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Safety First: How to Remove a Stuck Contact Lens the Right Way

man rubbing his left eye

While a contact lens can’t get lost behind your eye, one can get stuck in your eye. While it's easy to insert and remove contact lenses after sufficient practice, occasionally, you may have one that seems stuck.

The first time this happens, you might be alarmed. But don’t be. Read on to learn how to remove a stuck contact lens in a safe manner, and you’ll be prepared if, and when, you find yourself dealing with a stuck contact.

How to Remove a Stuck Soft Contact Lens

Before you attempt to remove your stuck contact lens, stop! Aren’t you forgetting something? Yes, you need to wash your hands. Do so in a thorough fashion and dry your hands on a lint-free towel.

You want to make sure that contaminants don't add to the existing issue. Once you do, then you’re ready to check out where your contact is.

What if the Lens Is in the Right Location?

Most times, the contact gets stuck while centered on your cornea. In this case, it's possible that the lens dried out while in your eye. Alternatively, it can happen when you fall asleep without first removing your lenses.

If this happens, you need to rewet your eyes. Use a stream of sterile saline solution. Good alternatives include contact rewetting drops or artificial tears approved for use with contacts.

After rewetting, you need to close your eyes. Blink while keeping your eyes closed or gently massage the upper lid. Only stop when your lens moves. It's easy to feel, so you’ll know. If everything goes as planned, it won't be long until it floats off your eye’s surface.

What if the Lens Remains Stuck?

It’s possible for your contact lens to remain stuck, even after following the instructions above. If this persists, try repeating the previous steps a few more times. Remember to blink a lot each time you rinse your eyes. This helps the lens moisten and gives it a chance to move off the eye.

Don't feel discouraged or alarmed if the lens doesn't unstick, even after several tries. It can take several attempts and up to 15 minutes before the lens becomes rehydrated. It takes patience to remove a stuck contact lens.

But as soon as it moves freely, remove the lens as you normally would.

What if the Lens Gets Stuck Somewhere Else?

woman wondering how to remove stuck contact lens

This is a more complicated problem since you need to feel around for the contact lens. Once you feel its approximate location, move your eye by looking in the opposite direction. For example, move your eyes downward if you feel that your lens is under your upper eyelid.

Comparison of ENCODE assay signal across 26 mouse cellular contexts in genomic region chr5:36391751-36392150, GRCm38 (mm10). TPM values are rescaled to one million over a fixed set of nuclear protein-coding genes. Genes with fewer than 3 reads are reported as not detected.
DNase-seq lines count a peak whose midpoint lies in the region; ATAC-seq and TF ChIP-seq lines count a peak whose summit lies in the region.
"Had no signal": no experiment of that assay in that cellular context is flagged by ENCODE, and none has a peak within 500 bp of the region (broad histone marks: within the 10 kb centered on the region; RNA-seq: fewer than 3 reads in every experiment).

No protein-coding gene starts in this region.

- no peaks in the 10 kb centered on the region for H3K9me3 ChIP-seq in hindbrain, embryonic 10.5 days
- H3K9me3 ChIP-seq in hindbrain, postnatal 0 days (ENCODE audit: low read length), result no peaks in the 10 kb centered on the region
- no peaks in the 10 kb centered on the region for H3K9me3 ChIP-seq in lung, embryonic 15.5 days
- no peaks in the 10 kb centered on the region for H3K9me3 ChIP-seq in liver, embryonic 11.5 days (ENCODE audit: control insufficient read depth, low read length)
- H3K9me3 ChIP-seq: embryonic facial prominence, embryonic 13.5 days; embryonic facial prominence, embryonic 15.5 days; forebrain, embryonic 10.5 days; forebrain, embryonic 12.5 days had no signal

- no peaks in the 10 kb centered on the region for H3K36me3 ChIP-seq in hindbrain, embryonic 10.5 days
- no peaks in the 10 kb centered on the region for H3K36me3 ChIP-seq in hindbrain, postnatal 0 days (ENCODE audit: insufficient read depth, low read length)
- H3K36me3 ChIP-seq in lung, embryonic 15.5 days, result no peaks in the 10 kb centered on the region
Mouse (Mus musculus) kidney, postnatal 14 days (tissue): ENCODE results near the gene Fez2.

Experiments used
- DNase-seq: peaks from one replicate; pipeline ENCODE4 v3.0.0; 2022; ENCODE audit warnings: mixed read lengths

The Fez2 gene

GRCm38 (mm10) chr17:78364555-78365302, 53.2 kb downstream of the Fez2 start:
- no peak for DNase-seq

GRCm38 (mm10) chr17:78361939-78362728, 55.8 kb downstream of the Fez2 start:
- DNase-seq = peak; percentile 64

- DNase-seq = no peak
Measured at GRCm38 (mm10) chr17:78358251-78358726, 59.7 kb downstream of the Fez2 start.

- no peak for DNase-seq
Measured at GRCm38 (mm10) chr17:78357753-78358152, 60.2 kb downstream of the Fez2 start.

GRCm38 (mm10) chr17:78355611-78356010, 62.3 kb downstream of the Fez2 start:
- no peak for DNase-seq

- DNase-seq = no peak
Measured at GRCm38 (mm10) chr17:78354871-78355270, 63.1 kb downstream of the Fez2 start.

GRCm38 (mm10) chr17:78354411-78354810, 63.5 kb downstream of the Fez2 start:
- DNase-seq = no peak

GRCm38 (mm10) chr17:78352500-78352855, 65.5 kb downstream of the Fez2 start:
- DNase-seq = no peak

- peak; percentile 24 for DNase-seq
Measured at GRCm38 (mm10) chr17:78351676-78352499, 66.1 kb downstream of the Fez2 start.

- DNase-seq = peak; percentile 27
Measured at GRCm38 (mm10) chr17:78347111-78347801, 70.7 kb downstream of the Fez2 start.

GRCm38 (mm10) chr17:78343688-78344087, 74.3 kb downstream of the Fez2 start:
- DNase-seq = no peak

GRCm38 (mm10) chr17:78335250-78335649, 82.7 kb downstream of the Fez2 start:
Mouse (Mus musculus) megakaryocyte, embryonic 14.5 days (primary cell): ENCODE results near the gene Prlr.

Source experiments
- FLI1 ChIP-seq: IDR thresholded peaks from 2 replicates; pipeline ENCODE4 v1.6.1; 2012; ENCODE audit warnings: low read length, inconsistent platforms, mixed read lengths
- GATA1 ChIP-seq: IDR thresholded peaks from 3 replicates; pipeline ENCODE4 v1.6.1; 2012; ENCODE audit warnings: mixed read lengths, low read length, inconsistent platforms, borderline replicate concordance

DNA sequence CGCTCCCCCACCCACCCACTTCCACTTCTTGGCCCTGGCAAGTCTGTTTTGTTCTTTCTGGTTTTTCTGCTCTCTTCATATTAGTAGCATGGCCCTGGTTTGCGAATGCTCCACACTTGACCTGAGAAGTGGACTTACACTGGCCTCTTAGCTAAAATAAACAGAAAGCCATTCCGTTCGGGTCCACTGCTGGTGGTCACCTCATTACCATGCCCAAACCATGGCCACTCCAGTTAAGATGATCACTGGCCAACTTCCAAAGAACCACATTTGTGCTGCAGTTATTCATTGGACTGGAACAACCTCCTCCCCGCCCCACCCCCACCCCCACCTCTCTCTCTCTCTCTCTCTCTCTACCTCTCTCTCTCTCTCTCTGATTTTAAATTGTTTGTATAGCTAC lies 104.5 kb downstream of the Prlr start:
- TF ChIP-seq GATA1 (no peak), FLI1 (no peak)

Massage your eyelid and blink a lot. Do this gently. It can help your lens move to the center of your eye. This makes it easier for you to remove it, especially as it becomes more lubricated. So if you feel like the lens is dry, keep flushing with the sterile saline solution.

As we said, exercise patience. If you feel like it’s impossible and you want to give up, stop. Take a breath. Another breath. Stay calm, and try again. Once the lens shifts position, you can remove it like you usually do.

What if It’s a Gas Permeable Lens?

Hard contact lens on fingertip

A gas permeable (GP) lens is different from a soft contact lens. So if it gets stuck, you may have to use different methods to remove it.

The stuck lens may still be affected by dryness, so the first step is to use rewetting drops so that your eye is well lubricated. That, plus blinking with your eyes closed, may be enough to dislodge the lens to move it back to the center of your eye and come off as per usual.

But it’s critical that you avoid eyelid massages as the lens may scrape your eye. This can cause a painful and serious corneal abrasion.

If the lens is stuck on the white area (sclera) of your eye, and rewetting doesn’t help, use your fingertip to press your eye near the edge of the lens. Make sure you do this gently to break the suction. Once you do this, it will unstick the lens from your eye’s surface.

You can also use a small suction cup device. Most stores offer this product in their contact lens care aisles. You simply apply the suction cup part to the center of the lens. The contact then attaches to the suction cup without any issues. Gently pull the lens off of your eye’s surface. You're done!

What if Your Eye Hurts After Removal?

Young woman applying eye drops

Your eye may be irritated when you remove the lens. It probably won’t feel normal immediately. You can use sterile saline solution or artificial tears to moisten it for comfort. It may take some time to get relief, but it often works without any problems.

If you continue to experience discomfort and have any redness, then you may need medical attention. Persistent irritation needs checking by an optometrist as soon as possible. After all, it might be a symptom of a corneal abrasion. Corneal abrasions are a threat to your vision, so they need urgent treatment.

However, eye trauma is rare. It only accounts for around 3% of total emergency hospital visits. But remember, it's only improbable, not impossible. It's always safer to check with your optometrist to ensure you get the correct treatment.

Don’t Panic When You Have a Stuck Contact

If you're asking: "Can a contact lens get stuck?" Then the answer is yes. It might be infrequent, but it does happen sometimes. Since you now know how to remove a stuck contact lens, you can avoid an unnecessary trip to the optometrist’s office.

But if these techniques don't work, you need to visit your doctor. He or she can help remove your lens in a safe and efficient manner. It's better to pay for this instead of paying for treatment to correct any damage.

If you need a new set of contact lenses, you can easily order new ones online.

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